Career Coach: How Not to Network
To network well you must be willing to give more than you receive and give much before you ask for anything in return. Networking is not just showing up for events where you are likely to meet others in your field, or visiting all the sites. You must network in a way that make people want to help you.
Never Eat Lunch Alone
Socialize with the crew and the directors of the shows you work on if you are invited to do so. If you are not invited to go along with the crowd, make a point at inviting others to join you in your activities. Never turn down an invitation capriciously. Be involved in the groups you work with and build your relationships there.
Networking is about being pleasant enough to make someone want to work with you again. There is no question that networking does wonders. If you are in the front of someone's mind when he hears of an opening, things click. If you hide in a cubicle waiting for word of your merit to travel, it won't.
The more people you know and who know you, the more opportunities will come your way.
Networkers Share Information Freely
Before you make any withdrawals of resources from your network, you must make some deposits. Contribute valuable information that is relevant to the people you want to network with. To do this, you need to find out what their interests are. And to do that, you have to actively listen when you meet someone and uncover that information. Learn what is important to the other person.
Dog owners might need to find a new vet or a good place to buy pet toys. Referring a babysitter might endear you to parents. Offer information to people in your network that is not necessarily related to careers or work. Tell them about events in their area that might be of interest to them or about a worthwhile book you've read or terrific restaurant you love. Become a conduit of information and a valuable resource to your friends.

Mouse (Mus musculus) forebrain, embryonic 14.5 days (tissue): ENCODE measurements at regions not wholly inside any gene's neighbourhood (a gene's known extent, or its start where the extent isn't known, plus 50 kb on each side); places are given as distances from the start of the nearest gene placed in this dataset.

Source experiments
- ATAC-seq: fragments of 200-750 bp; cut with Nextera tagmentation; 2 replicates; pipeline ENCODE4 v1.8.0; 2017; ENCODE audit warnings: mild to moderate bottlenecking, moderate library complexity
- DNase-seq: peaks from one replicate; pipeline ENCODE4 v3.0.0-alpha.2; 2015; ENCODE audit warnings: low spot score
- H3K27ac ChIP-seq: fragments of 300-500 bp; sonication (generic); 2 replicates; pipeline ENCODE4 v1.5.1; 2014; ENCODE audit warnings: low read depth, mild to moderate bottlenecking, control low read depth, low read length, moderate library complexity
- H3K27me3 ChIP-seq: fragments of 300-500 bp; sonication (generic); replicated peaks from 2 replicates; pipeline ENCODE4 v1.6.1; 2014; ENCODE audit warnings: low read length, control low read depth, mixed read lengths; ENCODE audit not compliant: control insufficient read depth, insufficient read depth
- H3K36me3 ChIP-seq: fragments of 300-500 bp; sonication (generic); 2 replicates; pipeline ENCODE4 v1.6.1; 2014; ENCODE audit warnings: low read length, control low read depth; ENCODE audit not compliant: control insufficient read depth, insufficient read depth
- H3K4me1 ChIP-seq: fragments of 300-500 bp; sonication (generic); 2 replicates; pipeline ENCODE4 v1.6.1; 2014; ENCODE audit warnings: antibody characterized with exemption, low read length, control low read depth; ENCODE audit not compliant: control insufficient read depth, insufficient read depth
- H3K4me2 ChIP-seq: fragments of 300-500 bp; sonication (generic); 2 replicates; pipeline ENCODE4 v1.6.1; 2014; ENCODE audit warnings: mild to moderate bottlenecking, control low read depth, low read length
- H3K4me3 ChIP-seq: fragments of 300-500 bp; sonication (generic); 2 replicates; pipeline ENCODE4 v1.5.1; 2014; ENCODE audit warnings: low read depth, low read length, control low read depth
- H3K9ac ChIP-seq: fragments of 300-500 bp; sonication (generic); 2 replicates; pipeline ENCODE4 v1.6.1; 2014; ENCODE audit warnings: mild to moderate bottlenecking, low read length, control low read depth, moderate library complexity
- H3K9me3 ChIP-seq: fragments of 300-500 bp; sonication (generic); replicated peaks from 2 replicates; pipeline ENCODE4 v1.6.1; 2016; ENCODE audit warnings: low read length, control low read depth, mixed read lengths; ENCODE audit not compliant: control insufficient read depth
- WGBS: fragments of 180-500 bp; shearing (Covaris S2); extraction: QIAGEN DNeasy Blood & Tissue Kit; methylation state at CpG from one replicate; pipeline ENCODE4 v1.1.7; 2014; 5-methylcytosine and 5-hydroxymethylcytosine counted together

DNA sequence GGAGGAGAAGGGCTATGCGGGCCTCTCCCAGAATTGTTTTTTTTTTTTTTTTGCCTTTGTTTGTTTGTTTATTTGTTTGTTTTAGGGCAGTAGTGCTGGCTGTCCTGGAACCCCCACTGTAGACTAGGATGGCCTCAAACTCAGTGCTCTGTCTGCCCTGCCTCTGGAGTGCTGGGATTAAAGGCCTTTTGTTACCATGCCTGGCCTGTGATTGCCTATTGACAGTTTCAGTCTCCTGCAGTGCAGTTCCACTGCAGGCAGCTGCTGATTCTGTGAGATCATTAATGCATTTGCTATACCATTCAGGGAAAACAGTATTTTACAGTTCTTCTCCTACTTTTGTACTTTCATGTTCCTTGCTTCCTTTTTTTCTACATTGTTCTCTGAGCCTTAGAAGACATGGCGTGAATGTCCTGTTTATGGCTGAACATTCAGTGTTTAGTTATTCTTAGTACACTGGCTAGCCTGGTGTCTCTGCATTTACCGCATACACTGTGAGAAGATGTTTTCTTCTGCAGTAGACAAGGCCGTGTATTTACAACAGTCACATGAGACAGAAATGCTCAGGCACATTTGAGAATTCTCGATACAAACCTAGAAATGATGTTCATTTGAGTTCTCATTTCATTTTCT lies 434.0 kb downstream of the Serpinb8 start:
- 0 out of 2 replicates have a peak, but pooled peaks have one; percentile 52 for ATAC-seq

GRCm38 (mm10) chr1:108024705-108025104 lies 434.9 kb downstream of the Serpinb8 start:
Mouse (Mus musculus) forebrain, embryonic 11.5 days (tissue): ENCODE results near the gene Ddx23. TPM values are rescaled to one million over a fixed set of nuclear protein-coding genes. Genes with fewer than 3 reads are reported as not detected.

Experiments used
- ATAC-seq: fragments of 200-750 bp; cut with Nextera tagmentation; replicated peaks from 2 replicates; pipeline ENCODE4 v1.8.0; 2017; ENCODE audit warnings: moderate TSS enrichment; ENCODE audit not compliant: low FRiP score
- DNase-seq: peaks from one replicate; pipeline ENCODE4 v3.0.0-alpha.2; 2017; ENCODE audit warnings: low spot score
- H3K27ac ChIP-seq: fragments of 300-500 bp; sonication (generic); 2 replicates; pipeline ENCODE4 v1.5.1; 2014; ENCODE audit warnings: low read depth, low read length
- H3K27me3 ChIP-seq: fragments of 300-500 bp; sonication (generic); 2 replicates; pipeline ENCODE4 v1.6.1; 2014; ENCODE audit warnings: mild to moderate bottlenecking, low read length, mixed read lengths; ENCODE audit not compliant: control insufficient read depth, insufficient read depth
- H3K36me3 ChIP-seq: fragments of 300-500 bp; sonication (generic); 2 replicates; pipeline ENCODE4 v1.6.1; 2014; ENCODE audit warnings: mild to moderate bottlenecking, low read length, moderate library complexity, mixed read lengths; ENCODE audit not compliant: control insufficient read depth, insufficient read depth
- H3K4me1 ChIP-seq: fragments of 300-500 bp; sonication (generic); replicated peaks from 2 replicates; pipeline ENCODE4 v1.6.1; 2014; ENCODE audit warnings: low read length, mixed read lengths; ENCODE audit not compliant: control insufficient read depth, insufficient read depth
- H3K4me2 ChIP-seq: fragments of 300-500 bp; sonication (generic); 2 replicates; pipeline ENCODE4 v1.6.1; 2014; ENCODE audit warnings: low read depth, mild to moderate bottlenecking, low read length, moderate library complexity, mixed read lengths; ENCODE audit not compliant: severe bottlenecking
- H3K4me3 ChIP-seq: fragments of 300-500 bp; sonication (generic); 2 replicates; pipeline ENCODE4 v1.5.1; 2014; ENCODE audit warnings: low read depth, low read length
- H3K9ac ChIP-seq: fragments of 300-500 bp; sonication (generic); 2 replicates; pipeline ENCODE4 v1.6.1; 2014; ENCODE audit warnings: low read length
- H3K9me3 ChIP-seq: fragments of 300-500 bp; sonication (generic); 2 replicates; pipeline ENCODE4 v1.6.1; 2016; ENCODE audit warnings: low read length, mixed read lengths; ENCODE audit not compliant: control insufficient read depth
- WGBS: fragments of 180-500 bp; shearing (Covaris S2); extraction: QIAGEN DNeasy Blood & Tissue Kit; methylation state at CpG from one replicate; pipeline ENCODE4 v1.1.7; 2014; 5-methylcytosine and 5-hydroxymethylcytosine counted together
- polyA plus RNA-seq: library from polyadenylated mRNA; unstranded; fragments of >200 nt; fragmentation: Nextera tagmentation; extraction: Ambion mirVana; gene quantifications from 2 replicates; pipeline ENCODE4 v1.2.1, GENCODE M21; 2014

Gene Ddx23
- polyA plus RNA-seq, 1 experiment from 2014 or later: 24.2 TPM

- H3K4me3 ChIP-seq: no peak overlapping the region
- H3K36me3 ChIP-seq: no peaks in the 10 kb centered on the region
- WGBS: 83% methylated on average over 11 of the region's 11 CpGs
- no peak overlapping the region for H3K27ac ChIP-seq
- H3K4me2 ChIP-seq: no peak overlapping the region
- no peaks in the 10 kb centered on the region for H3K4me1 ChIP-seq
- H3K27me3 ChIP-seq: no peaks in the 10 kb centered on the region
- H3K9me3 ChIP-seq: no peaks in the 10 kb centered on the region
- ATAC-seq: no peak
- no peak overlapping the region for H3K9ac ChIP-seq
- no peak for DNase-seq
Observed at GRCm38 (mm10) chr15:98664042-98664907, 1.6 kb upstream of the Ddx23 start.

Feed your network regularly with items of interest to the people you know. Give freely and don't expect anything in return. Be ready to discuss mutual interests with people you work with or meet. Make a habit of telling people how wonderful your friends are and they will probably promote you in return.
Small Talk Can Lead to Big Things
It's okay to be proactive, but don't be overbearing. If you help others as much as you can and consider the needs of others first it is unlikely you will ever be perceived as a networking leech. Become genuinely interested in other people. Remember building relationships takes time and care. When the time comes and you need help, you will have a network of people eager to lend a hand.
Pamela Kleibrink Thompson used to be shy, but now loves meeting new people and tries to stay connected with friends, but finds it is often challenging. Social networking sites like Linkedin are helpful. Pamela finds joy in bringing people together. She is a career coach and recruiter and available for speaking engagements. She will be speaking at the Kalamazoo Animation Festival International (www.gokafi.com) in May on "The Art of Networking" and also "Resumes and Demo Reels -- If Yours Don't Work, Neither Do You." She hopes to meet some new people there. She is a founding member and Board Member of Women in Animation (www.womeninanimation.org) and a member of Idaho Media Professionals (www.idahomediapro.org). You can contact her at PamRecruit@q.com.